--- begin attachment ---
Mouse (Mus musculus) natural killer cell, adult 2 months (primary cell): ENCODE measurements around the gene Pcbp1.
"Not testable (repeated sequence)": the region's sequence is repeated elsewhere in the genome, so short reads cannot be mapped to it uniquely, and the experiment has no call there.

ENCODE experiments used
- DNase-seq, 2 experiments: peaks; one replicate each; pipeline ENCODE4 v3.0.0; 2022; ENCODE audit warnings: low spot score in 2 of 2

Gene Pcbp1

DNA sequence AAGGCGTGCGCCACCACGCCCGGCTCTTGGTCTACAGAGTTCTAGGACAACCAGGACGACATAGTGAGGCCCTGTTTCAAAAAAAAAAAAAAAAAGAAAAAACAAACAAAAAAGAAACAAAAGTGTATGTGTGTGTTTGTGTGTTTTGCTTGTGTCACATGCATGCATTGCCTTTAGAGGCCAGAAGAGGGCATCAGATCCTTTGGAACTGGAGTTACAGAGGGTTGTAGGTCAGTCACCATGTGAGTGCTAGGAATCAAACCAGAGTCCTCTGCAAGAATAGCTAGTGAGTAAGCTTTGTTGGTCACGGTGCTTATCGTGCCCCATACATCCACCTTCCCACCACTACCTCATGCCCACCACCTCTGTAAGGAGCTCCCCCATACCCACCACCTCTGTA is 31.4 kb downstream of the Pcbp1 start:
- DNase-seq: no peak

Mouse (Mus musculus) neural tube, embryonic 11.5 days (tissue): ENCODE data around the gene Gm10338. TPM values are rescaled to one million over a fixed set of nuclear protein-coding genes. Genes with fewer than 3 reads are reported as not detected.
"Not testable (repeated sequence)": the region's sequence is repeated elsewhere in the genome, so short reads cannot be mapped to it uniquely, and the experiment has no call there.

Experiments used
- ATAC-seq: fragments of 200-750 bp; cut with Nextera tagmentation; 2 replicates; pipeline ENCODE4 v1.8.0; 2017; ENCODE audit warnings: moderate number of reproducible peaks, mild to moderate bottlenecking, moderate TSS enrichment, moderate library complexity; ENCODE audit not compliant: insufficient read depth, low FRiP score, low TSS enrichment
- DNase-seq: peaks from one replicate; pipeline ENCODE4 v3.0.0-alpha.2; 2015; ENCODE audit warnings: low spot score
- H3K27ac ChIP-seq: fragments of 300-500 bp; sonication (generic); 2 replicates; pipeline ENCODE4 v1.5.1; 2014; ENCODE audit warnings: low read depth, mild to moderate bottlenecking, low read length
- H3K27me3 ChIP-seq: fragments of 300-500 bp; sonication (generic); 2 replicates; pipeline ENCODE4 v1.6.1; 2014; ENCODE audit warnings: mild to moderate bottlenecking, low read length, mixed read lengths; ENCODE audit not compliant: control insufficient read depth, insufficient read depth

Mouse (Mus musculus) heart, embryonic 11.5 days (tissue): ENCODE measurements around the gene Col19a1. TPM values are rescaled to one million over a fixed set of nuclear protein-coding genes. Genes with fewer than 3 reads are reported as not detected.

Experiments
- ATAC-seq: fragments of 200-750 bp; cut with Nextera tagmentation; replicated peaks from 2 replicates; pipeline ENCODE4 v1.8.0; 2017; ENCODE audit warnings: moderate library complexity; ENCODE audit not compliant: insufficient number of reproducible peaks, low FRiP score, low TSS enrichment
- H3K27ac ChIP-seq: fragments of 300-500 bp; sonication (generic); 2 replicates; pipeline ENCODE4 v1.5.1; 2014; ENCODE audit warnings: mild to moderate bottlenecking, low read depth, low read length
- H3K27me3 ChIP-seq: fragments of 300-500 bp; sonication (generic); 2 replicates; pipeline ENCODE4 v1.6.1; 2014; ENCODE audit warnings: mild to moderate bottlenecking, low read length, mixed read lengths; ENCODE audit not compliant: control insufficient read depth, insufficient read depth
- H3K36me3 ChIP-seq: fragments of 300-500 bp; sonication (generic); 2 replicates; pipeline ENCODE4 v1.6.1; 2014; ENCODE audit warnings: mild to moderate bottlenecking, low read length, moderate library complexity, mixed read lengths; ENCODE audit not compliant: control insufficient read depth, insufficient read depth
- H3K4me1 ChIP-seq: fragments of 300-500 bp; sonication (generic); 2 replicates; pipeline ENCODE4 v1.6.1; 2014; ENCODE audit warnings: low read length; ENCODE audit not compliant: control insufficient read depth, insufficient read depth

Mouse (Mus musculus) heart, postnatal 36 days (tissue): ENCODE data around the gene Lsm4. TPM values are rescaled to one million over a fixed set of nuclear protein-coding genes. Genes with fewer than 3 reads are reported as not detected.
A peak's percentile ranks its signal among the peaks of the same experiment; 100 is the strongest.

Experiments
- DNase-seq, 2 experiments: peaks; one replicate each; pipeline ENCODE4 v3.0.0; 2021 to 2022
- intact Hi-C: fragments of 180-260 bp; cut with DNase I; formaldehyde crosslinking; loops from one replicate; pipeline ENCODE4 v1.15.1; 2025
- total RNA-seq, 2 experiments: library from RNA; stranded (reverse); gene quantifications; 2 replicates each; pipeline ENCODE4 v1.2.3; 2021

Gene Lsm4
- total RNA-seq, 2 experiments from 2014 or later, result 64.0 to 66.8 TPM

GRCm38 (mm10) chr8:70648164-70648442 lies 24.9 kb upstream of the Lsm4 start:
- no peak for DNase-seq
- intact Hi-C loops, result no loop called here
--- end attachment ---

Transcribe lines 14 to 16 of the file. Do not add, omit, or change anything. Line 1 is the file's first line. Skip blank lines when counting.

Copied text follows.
- H3K27me3 ChIP-seq: fragments of 300-500 bp; sonication (generic); 2 replicates; pipeline ENCODE4 v1.6.1; 2014; ENCODE audit warnings: mild to moderate bottlenecking, low read length, mixed read lengths; ENCODE audit not compliant: control insufficient read depth, insufficient read depth

Mouse (Mus musculus) heart, embryonic 11.5 days (tissue): ENCODE measurements around the gene Col19a1. TPM values are rescaled to one million over a fixed set of nuclear protein-coding genes. Genes with fewer than 3 reads are reported as not detected.

Experiments